About 15 years ago,  I had a physician’s appointment.  My physician was looking at my back, and she said “I don’t like the looks of this”.  I asked her what she meant, and she told me that she saw a spot on my skin that looked abnormal.  She referred me to a dermatologist.

I went to the dermatology appointment, and he looked at the spot, and he agreed that he didn’t like the look of it.  He did a “whole body” check, and he found 9 more spots that he also didn’t like.  He removed all of them, biopsied them, and they all came back as non-cancerous.

He suggested that I should be examined every six months, because of the number of moles and pigmented spots that I have on my body.  I do see him every six months for routine checks.  Twice he has biopsied something, and discovered that it was pre-cancerous.  So twice I have had to go back to his office, and have “wide margins” removed.  That means that he had to cut wide and deep around the area, to make sure that the entire thing was removed.  I’ve had one lesion removed on my shoulder, and another removed on my foot.

If you don’t have a dermatologist, ask your primary care physician about whether you should see one.  The National Cancer Institute website notes that there are 76,000 new cases of melanoma diagnosed every year in the U.S., and over 10,000 people die from melanoma every year in the U.S.  My dermatologist is trying to make sure that I’m not one of them.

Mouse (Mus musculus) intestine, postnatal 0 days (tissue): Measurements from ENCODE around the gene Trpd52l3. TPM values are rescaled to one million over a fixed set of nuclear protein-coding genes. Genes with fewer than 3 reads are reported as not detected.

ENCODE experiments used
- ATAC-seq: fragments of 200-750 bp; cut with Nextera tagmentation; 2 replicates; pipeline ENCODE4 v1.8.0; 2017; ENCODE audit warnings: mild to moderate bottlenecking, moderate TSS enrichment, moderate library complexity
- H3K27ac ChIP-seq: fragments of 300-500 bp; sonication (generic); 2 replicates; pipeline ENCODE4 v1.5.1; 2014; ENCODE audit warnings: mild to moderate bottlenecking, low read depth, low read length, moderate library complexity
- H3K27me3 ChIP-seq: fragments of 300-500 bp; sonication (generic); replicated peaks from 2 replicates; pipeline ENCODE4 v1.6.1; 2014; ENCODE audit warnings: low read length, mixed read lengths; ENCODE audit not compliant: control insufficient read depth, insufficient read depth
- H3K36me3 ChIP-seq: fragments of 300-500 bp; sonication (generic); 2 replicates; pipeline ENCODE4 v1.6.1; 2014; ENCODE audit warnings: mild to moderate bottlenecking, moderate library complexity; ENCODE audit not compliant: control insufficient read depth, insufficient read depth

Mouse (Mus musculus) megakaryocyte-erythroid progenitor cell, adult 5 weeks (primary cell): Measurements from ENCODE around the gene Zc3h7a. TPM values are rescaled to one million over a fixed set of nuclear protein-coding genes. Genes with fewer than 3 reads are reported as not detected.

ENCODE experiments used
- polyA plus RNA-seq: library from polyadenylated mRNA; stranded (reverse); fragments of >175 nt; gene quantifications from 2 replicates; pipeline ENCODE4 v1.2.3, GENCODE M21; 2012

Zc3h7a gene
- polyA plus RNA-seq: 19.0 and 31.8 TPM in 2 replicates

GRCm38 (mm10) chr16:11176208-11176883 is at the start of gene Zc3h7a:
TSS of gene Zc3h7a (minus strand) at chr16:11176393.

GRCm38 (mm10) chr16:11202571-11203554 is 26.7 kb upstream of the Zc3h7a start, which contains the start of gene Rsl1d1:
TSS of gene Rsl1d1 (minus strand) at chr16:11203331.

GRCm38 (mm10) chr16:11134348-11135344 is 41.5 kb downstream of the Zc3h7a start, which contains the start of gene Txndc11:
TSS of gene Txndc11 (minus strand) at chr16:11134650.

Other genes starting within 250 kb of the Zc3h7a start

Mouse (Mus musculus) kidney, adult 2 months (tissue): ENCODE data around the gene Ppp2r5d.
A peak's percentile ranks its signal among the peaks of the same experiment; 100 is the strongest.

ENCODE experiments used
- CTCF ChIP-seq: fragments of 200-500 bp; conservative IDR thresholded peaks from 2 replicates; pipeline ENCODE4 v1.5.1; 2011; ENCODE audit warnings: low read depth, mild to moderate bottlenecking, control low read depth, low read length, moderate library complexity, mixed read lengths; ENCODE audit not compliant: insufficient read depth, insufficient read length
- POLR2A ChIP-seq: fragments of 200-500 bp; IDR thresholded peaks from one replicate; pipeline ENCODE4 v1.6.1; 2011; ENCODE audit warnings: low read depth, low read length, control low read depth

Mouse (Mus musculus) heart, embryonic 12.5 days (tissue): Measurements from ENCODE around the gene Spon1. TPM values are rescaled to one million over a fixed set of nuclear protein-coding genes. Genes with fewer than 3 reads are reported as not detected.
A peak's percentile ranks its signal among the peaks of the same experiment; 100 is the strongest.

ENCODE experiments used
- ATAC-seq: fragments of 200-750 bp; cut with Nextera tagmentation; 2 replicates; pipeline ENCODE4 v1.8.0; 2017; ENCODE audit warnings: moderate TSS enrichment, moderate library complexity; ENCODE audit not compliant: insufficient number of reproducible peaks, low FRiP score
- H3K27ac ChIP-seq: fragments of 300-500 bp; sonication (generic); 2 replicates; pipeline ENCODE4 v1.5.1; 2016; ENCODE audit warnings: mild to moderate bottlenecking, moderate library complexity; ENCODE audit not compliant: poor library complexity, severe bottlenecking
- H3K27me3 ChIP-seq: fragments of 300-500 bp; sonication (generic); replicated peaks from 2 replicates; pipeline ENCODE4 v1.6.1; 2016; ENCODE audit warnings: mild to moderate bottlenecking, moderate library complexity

I had a dermatologist appointment yesterday.  I had two irregular looking moles removed.  I have bandages, and I have to do a little bit of wound care.  It’s not a big deal.  This is part of preventive health care.

File May 26, 7 55 19 AM

 

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Skin is a funny thing.  I have it, I’m in it.  It is sort of like a container for me, or of me.  I wash it, I shampoo some of it, I shave some of it.  I cover parts of it, especially when it’s cold.  I put sunscreen on some of it when it’s hot and sunny outside.  But I don’t think about my skin much, except when I have a dermatologist appointment.

We have a lot of expressions about skin in our language.  “Thin skinned” means someone who is sensitive, and “thick skinned” meaning someone who is not so sensitive.  One expression that I use a lot is “comfortable in my own skin”.  I was trying to explain what this expression means to a friend from another country, and the best explanation I could think of is “at peace with myself”.

My skin has a lot of moles and spots.  It also has about 100 places that used to have moles, but the dermatologist took those away for safe keeping.  My skin also has me inside of it.  I’m learning to be at peace inside this container, for however long I get to keep the container.

Hal